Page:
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Recent Regulatory News

An EFDA in the Office — What Does That Mean?

Is an expanded function dental auxiliary a good thing for your office? Learn more about EFDAs in this article provided by the Dental Quality Assurance Commission.

The following article was provided by the Washington State Dental Quality Assurance Commission (DQAC) for the Winter 2020 issue of the WSDA News.

Most of you have probably heard the term EFDA. What does that mean? EFDA stands for expanded function dental auxiliary. Now, what does that really mean?

First, a little about what it takes to be an EFDA. EFDAs must:

  • Complete an educational program (only a few are in the state of Washington).
  • Pass a written examination from the Dental Assisting National Board (DANB).
  • Pass a clinical restorative examination given by a regional board, such as the ones offered by the Western Regional Examining Board (WREB) and the Central Regional Dental Testing Service (CRDTS), as hygienists do and similar to what dentists do. 

After appropriate training and successful completion of a clinical restorative examination, EFDAs are issued a license that allows them to place direct restorations such as amalgams, composites and glass ionomers, and take final impressions. They may not place, adjust, or “polish” indirect restorations. They may do many other things, including what all registered dental assistants can do, in addition to their restorative functions. Because of their additional training, some EFDAs are highly involved within office crown milling.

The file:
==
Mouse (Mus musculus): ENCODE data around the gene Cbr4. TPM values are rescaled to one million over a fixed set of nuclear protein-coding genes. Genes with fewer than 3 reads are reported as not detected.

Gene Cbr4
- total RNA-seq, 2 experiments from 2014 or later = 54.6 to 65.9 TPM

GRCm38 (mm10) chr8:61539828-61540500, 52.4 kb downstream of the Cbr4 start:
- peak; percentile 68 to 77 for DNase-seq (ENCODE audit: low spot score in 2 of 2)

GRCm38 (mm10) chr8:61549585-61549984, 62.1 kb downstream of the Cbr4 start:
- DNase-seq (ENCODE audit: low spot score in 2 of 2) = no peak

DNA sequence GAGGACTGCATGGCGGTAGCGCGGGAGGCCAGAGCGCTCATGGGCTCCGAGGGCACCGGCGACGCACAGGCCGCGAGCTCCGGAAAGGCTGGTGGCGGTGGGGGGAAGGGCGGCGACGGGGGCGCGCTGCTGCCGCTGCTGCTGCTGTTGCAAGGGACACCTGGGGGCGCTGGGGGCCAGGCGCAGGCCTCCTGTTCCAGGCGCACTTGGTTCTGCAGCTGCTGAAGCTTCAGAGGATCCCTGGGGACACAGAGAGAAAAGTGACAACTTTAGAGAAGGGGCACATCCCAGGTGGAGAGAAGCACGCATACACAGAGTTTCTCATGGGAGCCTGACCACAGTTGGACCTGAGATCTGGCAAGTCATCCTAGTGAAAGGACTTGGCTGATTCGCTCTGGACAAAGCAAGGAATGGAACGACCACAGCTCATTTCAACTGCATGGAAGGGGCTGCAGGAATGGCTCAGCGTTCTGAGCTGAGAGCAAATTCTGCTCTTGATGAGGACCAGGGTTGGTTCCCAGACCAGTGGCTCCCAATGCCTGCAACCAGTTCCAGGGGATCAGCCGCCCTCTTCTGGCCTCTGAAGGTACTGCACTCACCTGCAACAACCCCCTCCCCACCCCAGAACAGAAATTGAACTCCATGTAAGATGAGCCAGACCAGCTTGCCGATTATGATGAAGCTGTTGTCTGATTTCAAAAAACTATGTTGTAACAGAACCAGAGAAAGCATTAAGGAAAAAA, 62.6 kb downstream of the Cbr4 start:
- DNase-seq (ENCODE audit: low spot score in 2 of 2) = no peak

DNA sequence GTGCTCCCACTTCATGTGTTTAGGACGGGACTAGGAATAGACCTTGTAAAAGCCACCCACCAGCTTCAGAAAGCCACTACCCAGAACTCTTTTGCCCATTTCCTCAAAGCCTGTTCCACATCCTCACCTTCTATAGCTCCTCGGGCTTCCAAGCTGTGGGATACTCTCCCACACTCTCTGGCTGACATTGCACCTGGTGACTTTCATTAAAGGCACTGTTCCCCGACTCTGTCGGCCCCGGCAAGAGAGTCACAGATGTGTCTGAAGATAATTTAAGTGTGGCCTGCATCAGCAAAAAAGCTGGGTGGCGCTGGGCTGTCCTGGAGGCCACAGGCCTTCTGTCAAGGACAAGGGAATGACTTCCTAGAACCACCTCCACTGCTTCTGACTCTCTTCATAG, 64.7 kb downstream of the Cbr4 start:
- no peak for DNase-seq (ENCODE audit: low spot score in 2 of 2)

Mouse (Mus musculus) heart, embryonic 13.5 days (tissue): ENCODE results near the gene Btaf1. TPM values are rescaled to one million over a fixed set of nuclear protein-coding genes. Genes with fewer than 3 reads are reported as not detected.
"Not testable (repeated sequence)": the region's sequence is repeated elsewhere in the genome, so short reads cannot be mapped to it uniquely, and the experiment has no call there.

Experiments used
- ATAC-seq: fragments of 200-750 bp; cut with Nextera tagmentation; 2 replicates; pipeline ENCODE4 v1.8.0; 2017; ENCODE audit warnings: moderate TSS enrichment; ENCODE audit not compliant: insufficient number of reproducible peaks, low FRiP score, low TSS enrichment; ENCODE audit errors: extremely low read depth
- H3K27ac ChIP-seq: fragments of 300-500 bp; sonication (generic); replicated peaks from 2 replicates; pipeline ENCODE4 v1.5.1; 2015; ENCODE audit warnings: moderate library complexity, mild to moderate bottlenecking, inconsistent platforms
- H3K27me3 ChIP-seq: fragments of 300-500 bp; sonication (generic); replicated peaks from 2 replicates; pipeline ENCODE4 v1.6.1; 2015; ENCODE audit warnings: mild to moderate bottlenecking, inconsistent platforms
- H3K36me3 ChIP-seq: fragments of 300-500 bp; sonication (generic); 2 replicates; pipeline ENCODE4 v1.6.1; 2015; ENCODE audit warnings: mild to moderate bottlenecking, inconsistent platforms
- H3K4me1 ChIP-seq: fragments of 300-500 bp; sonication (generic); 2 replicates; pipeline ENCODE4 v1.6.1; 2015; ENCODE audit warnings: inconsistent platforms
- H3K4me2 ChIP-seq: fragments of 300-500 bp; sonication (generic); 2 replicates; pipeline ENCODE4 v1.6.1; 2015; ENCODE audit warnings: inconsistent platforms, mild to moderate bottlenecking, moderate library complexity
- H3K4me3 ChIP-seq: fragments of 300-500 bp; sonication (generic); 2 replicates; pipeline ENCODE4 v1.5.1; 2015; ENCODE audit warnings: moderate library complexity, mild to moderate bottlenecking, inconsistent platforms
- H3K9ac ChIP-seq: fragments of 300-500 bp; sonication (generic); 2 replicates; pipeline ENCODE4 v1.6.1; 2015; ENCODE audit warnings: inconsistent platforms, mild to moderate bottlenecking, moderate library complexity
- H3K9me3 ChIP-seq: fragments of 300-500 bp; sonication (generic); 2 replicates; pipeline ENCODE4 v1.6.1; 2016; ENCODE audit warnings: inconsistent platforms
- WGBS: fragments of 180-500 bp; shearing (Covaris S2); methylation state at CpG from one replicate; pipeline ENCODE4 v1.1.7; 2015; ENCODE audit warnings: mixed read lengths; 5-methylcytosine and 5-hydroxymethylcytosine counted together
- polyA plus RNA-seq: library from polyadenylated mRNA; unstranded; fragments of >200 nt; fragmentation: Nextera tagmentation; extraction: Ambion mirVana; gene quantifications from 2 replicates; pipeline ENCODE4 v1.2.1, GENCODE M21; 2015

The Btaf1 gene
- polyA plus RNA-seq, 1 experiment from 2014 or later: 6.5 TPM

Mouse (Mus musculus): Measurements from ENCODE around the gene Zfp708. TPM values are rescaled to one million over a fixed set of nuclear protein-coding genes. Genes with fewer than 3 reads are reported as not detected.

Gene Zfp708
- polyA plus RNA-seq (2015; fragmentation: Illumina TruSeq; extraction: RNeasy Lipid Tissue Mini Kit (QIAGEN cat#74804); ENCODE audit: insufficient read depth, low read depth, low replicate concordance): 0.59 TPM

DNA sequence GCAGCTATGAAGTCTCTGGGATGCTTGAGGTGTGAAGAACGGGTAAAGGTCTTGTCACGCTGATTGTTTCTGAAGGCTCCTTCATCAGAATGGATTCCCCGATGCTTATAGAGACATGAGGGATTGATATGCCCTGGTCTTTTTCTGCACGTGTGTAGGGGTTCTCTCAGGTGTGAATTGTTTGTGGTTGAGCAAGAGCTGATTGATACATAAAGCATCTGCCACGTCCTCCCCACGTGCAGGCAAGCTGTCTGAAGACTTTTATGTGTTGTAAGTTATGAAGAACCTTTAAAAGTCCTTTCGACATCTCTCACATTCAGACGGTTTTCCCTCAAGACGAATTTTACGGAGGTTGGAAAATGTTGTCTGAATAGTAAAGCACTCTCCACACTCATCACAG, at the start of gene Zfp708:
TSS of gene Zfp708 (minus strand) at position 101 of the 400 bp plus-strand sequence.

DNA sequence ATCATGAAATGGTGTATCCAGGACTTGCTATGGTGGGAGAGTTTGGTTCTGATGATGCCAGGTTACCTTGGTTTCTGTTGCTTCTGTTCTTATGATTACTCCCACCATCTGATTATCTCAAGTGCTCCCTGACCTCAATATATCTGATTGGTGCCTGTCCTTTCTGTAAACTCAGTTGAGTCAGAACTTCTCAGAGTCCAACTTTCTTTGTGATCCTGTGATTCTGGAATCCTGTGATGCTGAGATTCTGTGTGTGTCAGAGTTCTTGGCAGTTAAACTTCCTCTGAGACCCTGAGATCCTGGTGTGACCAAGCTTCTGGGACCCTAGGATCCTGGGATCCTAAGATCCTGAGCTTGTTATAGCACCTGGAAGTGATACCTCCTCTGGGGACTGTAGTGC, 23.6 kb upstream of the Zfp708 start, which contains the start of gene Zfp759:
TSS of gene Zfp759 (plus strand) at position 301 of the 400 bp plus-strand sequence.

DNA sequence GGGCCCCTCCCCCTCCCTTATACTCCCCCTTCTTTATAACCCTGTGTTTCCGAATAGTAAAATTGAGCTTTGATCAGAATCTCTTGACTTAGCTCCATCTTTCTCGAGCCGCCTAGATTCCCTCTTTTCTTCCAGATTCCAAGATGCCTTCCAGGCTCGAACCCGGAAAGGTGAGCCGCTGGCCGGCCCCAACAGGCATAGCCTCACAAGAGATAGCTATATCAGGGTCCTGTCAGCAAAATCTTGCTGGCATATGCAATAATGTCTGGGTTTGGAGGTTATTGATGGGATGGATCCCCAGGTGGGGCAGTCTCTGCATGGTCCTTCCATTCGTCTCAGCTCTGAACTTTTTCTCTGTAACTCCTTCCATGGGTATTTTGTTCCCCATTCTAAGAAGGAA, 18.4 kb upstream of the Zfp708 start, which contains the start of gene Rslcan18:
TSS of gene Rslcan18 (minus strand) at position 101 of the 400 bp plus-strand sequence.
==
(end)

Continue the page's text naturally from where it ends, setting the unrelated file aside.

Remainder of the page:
The original idea behind the EFDA program was to relieve the dentist of the need to place the restorations after preparing them, allowing the dentist to prepare teeth on other patients. This would allow an office to see more patients, lowering the “dentist cost” with the hope of allowing offices to see more low-income patients (or patients with limited access to care) without lowering the quality of care delivered and without imposing a financial burden upon the office. For example, public health clinics or federally qualified health centers could hire fewer dentists and more EFDAs to provide more care for fewer dollars. 

Is an EFDA a good thing for your office? It all depends. More and more offices are seeing the benefit to using EFDAs to place restorations. The practice owner needs to see how much time is spent placing restorations and work out the math. Are you busy enough that you feel under stress trying to see all the patients who need your care? Would there be a place in your practice to see patients with limited access to care if you use an EFDA? Would your practice function better for you, perhaps giving you more free time or less stress, if you had another staff member to lighten your load? If any of these are true, maybe there should be an EFDA in your future.